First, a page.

As the ovules develop into seeds, the ovary begins to ripen and the ovary wall, the pericarp, may become fleshy, or form a hard outer covering. In some multiseeded fruits, the extent to which the flesh develops is proportional to the number of fertilized ovules; the pericarp is differentiated into two or three distinct layers called the exocarp and endocarp. In some fruits simple fruits derived from an inferior ovary, other parts of the flower, fuse with the ovary and ripen with it. In other cases, the sepals, petals and/or stamens and style of the flower fall off; when such other floral parts are a significant part of the fruit, it is called an accessory fruit. Since other parts of the flower may contribute to the structure of the fruit, it is important to study flower structure to understand how a particular fruit forms. There are three general modes of fruit development: Apocarpous fruits develop from a single flower having one or more separate carpels, they are the simplest fruits. Syncarpous fruits develop from a single gynoecium having two or more carpels fused together.
Multiple fruits form from many different flowers. Plant scientists have grouped fruits into three main groups, simple fruits, aggregate fruits, composite or multiple fruits; the groupings are not evolutionarily relevant, since many diverse plant taxa may be in the same group, but reflect how the flower organs are arranged and how the fruits develop. Simple fruits can be either dry or fleshy, result from the ripening of a simple or compound ovary in a flower with only one pistil. Dry fruits may be either dehiscent, or indehiscent. Types of dry, simple fruits, examples of each, include: achene – most seen in aggregate fruits capsule – caryopsis – cypsela – an achene-like fruit derived from the individual florets in a capitulum. Fibrous drupe – follicle – is formed from a single carpel, opens by one suture
Potash is some of various mined and manufactured salts that contain potassium in water-soluble form. The name derives from pot ash, which refers to plant ashes soaked in water in a pot, the primary means of manufacturing the product before the industrial era; the word potassium is derived from potash. Potash is produced worldwide at amounts exceeding 90 million tonnes per year for use in manufacturing. Various types of fertilizer-potash constitute the single largest industrial use of the element potassium in the world. Potassium was first derived in 1807 by electrolysis of caustic potash. Potash refers to potassium compounds and potassium-bearing materials, the most common being potassium chloride; the term potash comes from the Middle Dutch word potaschen. The old method of making potassium carbonate was by collecting or producing wood ash, leaching the ashes and evaporating the resulting solution in large iron pots, leaving a white residue called pot ash. 10% by weight of common wood ash can be recovered as pot ash.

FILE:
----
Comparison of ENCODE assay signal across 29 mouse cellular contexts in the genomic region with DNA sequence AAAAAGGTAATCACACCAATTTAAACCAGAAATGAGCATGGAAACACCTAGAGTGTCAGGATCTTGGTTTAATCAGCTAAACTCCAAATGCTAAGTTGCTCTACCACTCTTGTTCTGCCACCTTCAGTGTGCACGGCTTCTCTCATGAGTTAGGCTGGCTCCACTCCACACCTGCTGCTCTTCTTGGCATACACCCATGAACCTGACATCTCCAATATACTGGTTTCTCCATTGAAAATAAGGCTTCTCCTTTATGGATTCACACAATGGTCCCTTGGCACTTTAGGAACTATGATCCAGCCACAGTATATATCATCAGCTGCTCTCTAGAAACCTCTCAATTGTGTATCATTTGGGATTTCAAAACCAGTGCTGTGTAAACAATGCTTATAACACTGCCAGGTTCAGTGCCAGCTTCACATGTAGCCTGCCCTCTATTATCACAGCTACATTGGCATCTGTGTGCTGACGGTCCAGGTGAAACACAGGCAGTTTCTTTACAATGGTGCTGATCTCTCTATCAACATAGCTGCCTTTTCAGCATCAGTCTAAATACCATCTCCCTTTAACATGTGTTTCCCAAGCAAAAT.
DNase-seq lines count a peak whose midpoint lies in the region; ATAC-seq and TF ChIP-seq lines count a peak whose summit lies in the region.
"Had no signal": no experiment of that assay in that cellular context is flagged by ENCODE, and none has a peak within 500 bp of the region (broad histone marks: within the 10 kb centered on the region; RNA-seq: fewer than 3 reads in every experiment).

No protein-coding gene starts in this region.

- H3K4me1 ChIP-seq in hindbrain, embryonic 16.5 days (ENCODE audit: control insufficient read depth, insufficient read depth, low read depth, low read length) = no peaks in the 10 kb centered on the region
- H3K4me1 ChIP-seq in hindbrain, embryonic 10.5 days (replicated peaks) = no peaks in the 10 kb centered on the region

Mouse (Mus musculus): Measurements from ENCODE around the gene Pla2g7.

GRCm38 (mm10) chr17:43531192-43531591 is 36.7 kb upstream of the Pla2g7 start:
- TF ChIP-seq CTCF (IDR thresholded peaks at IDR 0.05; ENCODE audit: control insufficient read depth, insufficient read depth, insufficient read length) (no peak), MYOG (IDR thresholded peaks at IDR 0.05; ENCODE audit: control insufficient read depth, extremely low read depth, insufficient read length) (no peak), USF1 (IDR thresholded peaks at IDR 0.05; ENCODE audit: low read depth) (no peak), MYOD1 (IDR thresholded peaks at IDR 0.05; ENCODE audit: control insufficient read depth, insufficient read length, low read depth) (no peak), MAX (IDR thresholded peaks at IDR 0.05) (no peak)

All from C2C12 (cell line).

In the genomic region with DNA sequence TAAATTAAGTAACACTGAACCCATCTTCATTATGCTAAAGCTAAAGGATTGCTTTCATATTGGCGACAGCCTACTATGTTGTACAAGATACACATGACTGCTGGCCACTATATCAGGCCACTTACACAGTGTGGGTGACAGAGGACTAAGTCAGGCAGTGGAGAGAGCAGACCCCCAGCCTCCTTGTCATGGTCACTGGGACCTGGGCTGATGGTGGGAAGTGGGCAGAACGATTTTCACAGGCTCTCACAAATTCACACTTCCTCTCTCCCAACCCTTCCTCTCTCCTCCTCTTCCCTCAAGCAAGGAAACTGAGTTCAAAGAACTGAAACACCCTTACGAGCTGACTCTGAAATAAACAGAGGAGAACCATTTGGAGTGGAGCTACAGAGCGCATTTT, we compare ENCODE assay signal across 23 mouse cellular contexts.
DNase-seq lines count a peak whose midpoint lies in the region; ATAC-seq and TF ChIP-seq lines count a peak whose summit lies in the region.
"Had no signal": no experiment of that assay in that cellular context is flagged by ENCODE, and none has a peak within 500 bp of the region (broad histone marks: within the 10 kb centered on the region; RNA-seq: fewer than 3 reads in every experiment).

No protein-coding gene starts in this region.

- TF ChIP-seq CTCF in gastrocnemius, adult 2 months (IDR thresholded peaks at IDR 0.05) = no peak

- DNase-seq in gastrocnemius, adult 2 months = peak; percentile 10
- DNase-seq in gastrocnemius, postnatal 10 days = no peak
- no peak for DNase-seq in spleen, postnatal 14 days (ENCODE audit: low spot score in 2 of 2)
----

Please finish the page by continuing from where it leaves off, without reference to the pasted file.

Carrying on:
Potash became the term applied to occurring potassium salts and the commercial product derived from them. The following table lists a number of potassium compounds which use the word potash in their traditional names: All commercial potash deposits come from evaporite deposits and are buried deep below the earth's surface. Potash ores are rich in potassium chloride, sodium chloride and other salts and clays, are obtained by conventional shaft mining with the extracted ore ground into a powder. Other methods include dissolution evaporation methods from brines. In the evaporation method, hot water is injected into the potash, dissolved and pumped to the surface where it is concentrated by solar induced evaporation. Amine reagents are added to either the mined or evaporated solutions; the amine coats the KCl but not NaCl. Air bubbles cling to the amine + KCl and float it to the surface while the NaCl and clay sink to the bottom; the surface is skimmed for the amine + KCl, dried and packaged for use as a K rich fertilizer—KCl dissolves in water and is available for plant nutrition.
Potash deposits can be found all over the world. At present, deposits are being mined in Canada, China, Israel, Chile, the United States, Spain, the United Kingdom and Brazil, with the most significant deposits present in Saskatchewan, Canada. Excessive respiratory disease has been a concern for potash miners throughout history due to environmental hazards, such as radon and asbestos. Potash miners are liable to develop silicosis. Based on a study done between 1977 and 1987 cardiovascular disease among potash workers, the overall mortality rates were low, but a noticeable difference in above ground workers was documented. Potash has been used in bleaching textiles, making glass, making soap, since about AD 500. Potash was principally obtained by leaching the ashes of sea plants. Beginning in the 14th century potash was mined in Ethiopia. One of the world's largest deposits, 140 to 150 million tons, is located in the Tigray's Dallol area. Potash was one of the most important industrial chemicals.
It was refined from the ashes of broadleaved trees and produced in the forested areas of Europe and North America. The first U. S. patent of any kind was issued in 1790 to Samuel Hopkins for an improvement "in the making of Pot ash and Pearl ash by a new Apparatus and Process". Pearl ash was a purer quality made by calcination of potash in kiln. Potash pits were once used in England to produce potash, used in making soap for the preparation of wool for yarn production; as early as 1767, potash from wood ashes was exported from Canada, exports of potash and pearl ash reached 43,958 barrels in 1865. There were 519 asheries in operation in 1871; the industry declined in the late 19th century when large-scale production of potash from mineral salts was established in Germany. In 1943, potash was discovered in Canada, in the process of drilling for oil. Active exploration began in 1951. In 1958, the Potash Company of America became the first potash producer in Canada with the commissioning of an underground potash mine at Patience Lake.